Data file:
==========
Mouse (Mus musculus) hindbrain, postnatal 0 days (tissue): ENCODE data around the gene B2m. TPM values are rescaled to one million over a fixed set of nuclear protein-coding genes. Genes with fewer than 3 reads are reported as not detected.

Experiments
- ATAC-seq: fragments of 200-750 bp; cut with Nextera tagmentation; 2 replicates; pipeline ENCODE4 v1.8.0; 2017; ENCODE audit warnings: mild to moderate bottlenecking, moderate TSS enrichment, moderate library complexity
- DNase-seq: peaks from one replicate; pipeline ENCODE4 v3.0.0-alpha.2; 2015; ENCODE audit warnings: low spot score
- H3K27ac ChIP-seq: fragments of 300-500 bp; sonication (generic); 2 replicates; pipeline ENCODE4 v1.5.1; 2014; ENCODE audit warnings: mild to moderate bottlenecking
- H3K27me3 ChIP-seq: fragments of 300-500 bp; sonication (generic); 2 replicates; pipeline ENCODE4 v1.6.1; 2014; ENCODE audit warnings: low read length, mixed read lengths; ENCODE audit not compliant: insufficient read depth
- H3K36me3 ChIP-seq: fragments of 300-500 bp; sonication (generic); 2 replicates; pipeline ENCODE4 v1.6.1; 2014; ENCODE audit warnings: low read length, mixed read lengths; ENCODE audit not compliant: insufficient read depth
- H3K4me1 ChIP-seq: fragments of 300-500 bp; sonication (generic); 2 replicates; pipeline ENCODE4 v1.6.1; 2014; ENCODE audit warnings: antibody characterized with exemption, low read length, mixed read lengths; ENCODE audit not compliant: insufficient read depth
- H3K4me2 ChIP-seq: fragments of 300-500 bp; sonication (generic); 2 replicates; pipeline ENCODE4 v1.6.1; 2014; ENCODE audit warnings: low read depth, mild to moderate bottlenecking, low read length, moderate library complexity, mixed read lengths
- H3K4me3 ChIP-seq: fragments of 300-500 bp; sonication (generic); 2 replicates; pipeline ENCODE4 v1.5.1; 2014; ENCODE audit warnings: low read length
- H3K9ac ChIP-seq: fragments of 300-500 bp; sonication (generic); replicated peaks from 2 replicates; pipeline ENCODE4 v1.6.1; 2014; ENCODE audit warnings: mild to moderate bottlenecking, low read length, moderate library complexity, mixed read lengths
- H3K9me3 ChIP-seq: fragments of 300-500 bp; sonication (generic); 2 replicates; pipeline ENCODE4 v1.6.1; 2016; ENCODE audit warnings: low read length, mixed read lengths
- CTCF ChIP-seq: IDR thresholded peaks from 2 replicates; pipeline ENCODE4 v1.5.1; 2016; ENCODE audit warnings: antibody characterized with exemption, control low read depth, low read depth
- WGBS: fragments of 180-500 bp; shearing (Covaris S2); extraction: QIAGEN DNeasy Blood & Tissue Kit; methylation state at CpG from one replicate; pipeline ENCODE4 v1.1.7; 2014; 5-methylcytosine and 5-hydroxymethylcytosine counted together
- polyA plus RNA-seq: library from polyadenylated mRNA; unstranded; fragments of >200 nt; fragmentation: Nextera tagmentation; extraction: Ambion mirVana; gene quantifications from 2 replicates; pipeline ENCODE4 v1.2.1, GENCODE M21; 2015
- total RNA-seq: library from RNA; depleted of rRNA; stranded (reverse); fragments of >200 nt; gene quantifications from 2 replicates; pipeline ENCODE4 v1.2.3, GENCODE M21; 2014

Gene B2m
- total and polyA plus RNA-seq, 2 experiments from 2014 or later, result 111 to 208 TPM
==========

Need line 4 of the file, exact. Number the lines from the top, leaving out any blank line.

- DNase-seq: peaks from one replicate; pipeline ENCODE4 v3.0.0-alpha.2; 2015; ENCODE audit warnings: low spot score